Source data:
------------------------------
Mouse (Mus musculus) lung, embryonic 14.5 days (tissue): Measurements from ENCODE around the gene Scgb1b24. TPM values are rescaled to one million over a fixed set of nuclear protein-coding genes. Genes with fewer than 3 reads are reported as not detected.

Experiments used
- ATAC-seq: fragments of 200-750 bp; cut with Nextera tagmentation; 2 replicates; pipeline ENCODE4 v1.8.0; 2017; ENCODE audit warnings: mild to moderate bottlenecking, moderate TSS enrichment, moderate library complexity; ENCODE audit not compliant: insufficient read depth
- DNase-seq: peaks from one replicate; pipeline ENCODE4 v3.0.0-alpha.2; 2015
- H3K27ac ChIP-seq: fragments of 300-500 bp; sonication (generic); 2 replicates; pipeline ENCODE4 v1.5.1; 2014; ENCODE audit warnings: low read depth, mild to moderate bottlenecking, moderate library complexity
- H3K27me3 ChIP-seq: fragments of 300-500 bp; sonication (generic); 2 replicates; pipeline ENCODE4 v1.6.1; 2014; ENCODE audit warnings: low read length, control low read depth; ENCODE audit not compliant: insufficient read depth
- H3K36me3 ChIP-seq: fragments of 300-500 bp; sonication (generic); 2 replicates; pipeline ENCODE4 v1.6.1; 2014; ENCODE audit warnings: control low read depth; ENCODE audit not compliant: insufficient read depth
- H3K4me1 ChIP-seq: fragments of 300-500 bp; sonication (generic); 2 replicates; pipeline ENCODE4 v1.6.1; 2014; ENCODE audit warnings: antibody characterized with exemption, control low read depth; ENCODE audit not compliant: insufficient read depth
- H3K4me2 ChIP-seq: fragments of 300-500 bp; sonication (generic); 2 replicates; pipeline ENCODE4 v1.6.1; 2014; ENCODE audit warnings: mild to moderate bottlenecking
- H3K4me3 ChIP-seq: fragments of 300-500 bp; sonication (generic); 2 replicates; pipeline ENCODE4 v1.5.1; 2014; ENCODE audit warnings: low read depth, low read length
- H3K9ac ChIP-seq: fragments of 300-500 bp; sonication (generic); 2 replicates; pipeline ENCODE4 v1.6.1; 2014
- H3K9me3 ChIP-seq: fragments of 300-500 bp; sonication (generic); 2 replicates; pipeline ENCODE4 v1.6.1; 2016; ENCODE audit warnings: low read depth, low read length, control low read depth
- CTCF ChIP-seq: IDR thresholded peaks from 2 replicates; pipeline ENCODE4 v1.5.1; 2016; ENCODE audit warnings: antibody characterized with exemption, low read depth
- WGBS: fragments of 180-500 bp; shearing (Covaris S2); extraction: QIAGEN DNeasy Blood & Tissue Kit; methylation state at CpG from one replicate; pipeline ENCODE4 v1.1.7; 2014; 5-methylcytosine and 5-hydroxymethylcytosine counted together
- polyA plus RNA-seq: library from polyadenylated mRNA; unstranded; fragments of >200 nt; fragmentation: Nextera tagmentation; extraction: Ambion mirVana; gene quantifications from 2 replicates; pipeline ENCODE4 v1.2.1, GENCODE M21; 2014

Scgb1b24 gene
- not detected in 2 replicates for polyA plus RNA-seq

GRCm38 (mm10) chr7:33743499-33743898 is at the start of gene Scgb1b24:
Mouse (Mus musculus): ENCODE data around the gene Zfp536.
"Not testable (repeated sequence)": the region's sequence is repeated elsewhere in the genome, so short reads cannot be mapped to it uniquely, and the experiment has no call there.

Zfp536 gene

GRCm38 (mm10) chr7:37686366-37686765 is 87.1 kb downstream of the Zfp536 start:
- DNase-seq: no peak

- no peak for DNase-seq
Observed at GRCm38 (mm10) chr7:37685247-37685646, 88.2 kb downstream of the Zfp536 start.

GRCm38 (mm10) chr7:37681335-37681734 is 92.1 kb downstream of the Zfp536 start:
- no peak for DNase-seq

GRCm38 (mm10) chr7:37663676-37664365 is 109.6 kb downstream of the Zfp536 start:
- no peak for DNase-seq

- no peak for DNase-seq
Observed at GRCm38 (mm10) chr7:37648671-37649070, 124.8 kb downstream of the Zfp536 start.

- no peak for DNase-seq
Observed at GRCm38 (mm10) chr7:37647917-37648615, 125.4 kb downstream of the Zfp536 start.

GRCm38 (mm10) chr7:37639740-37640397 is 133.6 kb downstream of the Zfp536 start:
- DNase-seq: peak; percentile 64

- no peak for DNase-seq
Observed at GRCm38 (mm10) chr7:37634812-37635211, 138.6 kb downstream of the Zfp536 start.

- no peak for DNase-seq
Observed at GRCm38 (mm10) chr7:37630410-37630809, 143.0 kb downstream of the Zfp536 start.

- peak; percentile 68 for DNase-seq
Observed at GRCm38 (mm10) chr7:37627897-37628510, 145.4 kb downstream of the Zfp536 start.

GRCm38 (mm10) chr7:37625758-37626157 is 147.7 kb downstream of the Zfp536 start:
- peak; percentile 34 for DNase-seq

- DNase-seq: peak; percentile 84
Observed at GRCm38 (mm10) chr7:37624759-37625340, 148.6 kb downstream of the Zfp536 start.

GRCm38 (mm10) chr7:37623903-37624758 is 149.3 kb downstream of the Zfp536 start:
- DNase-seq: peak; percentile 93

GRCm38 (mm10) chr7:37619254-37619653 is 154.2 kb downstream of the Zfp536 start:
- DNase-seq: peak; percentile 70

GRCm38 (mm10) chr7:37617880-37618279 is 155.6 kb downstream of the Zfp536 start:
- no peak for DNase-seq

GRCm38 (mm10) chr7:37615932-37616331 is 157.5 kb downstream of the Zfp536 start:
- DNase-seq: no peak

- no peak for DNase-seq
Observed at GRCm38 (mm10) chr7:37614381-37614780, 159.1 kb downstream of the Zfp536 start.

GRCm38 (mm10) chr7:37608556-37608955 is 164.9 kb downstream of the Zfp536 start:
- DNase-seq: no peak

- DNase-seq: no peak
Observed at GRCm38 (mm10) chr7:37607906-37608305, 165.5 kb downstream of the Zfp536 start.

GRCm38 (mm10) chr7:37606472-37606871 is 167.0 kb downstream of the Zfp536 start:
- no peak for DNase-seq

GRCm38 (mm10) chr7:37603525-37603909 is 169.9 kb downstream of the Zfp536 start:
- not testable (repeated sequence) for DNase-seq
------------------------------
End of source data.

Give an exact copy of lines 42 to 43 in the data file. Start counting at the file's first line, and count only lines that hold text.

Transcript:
GRCm38 (mm10) chr7:37625758-37626157 is 147.7 kb downstream of the Zfp536 start:
- peak; percentile 34 for DNase-seq